Synopses & Reviews
In the Louvre museum hangs a portrait that is considered the iconic image of René Descartes, the great seventeenth-century French philosopher. And the painter of the work? The Dutch master Frans Hals--or so it was long believed, until the work was downgraded to a copy of an original. But where is the authentic version, and who painted it? Is the man in the painting--and in its original--really Descartes?
A unique combination of philosophy, biography, and art history, The Philosopher, the Priest, and the Painter investigates the remarkable individuals and circumstances behind a small portrait. Through this image--and the intersecting lives of a brilliant philosopher, a Catholic priest, and a gifted painter--Steven Nadler opens a fascinating portal into Descartes's life and times, skillfully presenting an accessible introduction to Descartes's philosophical and scientific ideas, and an illuminating tour of the volatile political and religious environment of the Dutch Golden Age. As Nadler shows, Descartes's innovative ideas about the world, about human nature and knowledge, and about philosophy itself, stirred great controversy. Philosophical and theological critics vigorously opposed his views, and civil and ecclesiastic authorities condemned his writings. Nevertheless, Descartes's thought came to dominate the philosophical world of the period, and can rightly be called the philosophy of the seventeenth century.
Shedding light on a well-known image, The Philosopher, the Priest, and the Painter offers an engaging exploration of a celebrated philosopher's world and work.
"Steven Nadler has produced another gem of original research and lively and lucid writing."--Catherine Wilson, Times Literary Supplement
"Riveting. . . . In The Philosopher, the Priest, and the Painter, Nadler has . . . written his most inviting book yet. . . . Nadler's detective work makes for fascinating reading. . . . [T]he resulting survey of Golden Age Dutch culture, Cartesian philosophy and art connoisseurship . . . makes for . . . very welcome intellectual entertainment."--Michael Dirda, Washington Post
"[B]y situating him firmly in his time and place, [Nadler] makes clear what made Descartes the intellectual superstar of his day. . . . [A]n original, intriguing set-up. . . . [A]s an introduction to Descartes' philosophy, it is excellent."--David Wolf, Slate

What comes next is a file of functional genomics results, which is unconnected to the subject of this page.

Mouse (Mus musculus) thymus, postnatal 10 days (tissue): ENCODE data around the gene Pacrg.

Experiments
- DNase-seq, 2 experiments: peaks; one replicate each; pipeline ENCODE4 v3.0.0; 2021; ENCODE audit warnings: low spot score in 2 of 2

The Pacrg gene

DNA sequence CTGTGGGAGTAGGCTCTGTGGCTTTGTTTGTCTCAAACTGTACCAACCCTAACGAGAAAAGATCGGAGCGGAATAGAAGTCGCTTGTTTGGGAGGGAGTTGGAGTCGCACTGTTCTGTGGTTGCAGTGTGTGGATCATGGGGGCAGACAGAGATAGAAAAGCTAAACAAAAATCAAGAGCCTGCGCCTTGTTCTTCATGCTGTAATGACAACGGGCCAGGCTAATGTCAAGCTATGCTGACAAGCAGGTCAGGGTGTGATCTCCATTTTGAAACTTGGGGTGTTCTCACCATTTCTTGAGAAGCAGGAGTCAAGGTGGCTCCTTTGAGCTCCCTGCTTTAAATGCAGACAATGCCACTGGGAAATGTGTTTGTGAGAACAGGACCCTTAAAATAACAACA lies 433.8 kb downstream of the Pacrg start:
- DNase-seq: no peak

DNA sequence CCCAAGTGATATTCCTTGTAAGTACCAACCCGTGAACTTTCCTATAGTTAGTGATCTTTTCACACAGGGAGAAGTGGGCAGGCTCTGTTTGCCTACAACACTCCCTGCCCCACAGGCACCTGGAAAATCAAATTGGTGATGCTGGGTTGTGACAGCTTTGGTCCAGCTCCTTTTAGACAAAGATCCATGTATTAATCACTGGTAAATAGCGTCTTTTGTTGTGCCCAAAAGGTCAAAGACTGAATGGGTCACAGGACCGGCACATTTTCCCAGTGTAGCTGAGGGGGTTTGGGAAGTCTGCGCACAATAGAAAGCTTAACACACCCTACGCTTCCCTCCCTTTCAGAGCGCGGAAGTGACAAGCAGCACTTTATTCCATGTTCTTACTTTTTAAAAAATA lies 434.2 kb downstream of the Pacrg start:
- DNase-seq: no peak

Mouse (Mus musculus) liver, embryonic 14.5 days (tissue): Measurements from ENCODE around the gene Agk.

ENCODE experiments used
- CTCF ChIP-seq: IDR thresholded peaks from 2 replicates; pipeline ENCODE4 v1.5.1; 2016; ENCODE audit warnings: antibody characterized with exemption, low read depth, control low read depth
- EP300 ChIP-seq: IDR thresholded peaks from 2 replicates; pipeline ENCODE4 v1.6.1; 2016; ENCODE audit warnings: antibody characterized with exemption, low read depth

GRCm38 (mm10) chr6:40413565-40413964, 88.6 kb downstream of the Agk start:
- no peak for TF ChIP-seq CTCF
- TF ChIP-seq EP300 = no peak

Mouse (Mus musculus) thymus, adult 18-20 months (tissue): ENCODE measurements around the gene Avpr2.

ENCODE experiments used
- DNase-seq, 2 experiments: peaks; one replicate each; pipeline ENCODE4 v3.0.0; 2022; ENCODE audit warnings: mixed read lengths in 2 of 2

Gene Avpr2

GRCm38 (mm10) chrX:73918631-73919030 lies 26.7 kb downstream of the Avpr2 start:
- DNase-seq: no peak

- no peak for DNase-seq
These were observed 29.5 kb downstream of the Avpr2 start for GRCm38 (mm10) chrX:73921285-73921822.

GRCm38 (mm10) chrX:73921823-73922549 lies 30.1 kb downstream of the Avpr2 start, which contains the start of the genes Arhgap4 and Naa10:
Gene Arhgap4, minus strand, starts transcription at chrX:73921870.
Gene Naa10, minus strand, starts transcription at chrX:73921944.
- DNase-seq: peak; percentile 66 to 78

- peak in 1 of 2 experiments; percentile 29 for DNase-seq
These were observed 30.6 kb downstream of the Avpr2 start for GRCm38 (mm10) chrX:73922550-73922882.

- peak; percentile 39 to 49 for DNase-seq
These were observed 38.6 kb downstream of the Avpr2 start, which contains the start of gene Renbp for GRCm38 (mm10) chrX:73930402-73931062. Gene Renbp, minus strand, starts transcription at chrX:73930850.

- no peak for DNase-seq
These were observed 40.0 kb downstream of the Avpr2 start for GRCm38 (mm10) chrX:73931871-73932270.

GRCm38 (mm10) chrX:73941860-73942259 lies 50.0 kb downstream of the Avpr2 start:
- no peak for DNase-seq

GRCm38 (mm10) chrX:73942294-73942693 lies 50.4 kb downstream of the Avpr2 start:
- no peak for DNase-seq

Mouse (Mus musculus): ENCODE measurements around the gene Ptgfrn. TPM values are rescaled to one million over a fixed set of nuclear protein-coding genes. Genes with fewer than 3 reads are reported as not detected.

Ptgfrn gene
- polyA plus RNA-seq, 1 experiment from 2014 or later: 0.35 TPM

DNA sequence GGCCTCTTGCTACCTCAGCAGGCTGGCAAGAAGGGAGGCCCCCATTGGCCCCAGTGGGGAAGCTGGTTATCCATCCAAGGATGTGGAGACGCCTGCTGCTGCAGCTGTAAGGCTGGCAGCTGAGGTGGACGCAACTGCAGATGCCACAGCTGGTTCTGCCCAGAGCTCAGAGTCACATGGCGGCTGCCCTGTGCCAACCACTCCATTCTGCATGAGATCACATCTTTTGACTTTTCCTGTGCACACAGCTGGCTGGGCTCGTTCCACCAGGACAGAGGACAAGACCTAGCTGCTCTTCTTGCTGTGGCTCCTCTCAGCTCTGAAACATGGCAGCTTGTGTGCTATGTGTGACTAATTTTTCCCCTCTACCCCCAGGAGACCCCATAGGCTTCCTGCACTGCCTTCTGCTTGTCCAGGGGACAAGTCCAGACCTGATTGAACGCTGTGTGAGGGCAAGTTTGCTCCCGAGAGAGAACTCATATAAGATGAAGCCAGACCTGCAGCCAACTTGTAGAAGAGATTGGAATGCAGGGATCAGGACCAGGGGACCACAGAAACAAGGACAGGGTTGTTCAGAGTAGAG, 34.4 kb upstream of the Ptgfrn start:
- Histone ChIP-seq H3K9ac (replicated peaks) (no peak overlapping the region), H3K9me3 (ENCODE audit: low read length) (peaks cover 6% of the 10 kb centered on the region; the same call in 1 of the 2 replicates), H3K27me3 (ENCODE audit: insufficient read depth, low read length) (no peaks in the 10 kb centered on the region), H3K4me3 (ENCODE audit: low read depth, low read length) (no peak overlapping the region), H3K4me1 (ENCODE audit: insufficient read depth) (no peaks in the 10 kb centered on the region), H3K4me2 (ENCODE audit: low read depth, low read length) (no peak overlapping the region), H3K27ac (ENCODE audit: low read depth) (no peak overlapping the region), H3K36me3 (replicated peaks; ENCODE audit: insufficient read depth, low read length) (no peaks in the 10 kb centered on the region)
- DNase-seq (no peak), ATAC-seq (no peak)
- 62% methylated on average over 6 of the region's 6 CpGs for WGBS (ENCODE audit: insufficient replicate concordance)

"As one would expect from a distinguished philosopher such as Nadler, the description of Descartes's philosophy, and in particular his Discourse (1637) and Meditations (1641), is flawless."--Jerry Brotton, Literary Review
"Cartesian iconography centers around a widely known portrait of Descartes attributed to Frans Hals. In this book, Nadler uses the story of that painting's origin to present a study of Descartes and his philosophy that will be accessible to a wide audience. . . . [T]his volume serves as a very good introduction to Descartes's philosophy in historical context."--Choice
"[C]harming. . . . Nadler, an American philosopher and author, has written an immensely readable introduction to Descartes."--Australian
"[A] landscape (or at least a well-turned charcoal sketch) of religious, artistic, and economic life in the Netherlands during the first half of the 17th century. . . . Nadler's book . . . takes us back upstream a ways--beginning, rather than exempting us from, a dialog with the dead."--Scott McLemee, Inside Higher Ed
"Nadler is appealing to a wider audience that is looking less for hard-nosed scholarship and more for a story to follow, some intrigue to pique the mind while telling the reader something interesting and informative about the life and work of Descartes. Insofar as the work is meant for a general audience, it accomplishes its aims well enough and should be well-received and enjoyed by those readers."--Aaron Massecar, European Legacy
"Nadler gives us a remarkably accessible and historically rich picture of Descartes's life and thought. The book provides a reliable and lively introduction to Descartes for the general reader and for scholars a pleasant portrait of Descartes."--Peter M. Distelzweig, Journal of the History of Philosophy
"The famous painting of Descartes by Frans Hals that hangs in the Louvre is, in fact, not by Frans Hals. And a similar things-are-not-what-they-seem quality applies to this clever little book. For behind the telling of the story of a clutch of paintings and a group of friends in the seventeenth century, Nadler gives us a brisk and lively account of Descartes' philosophy, which, more than any other, would become the foundation of modernity."--Russell Shorto, author of Descartes' Bones
"This lucid and readable book serves as a biography, an exposition of philosophy, and a rich tapestry of Dutch history and culture."--Larry Silver, University of Pennsylvania
"The Philosopher, the Priest, and the Painter is an excellent introduction for general readers to Descartes and his thought. Nadler brings the story and ideas to life."--Daniel Garber, Princeton University
About the Author
Steven Nadler is the William H. Hay II Professor of Philosophy at the University of Wisconsin--Madison. His books include Rembrandts Jews, which was a finalist for the Pulitzer Prize; Spinoza: A Life, which won the Koret Jewish Book Award; and A Book Forged in Hell: Spinozas Scandalous Treatise and the Birth of the Secular Age (Princeton).
Table of Contents
Chapter 1 Prologue: A Tale of Two Paintings 1
Chapter 2 The Philosopher 8
Chapter 3 The Priest 36
Chapter 4 The Painter 55
Chapter 5 "Once in a Lifetime" 87
Chapter 6 A New Philosophy 111
Chapter 7 God in Haarlem 143
Chapter 8 The Portrait 174Notes